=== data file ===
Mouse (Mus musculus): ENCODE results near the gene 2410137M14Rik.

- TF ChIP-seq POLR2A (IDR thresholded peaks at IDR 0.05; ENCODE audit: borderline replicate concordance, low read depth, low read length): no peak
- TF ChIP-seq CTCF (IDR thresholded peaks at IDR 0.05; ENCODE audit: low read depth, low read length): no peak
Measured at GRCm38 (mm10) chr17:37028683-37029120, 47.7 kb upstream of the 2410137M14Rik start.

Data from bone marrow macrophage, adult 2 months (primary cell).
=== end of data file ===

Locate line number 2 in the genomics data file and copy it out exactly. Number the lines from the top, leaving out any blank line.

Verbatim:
- TF ChIP-seq POLR2A (IDR thresholded peaks at IDR 0.05; ENCODE audit: borderline replicate concordance, low read depth, low read length): no peak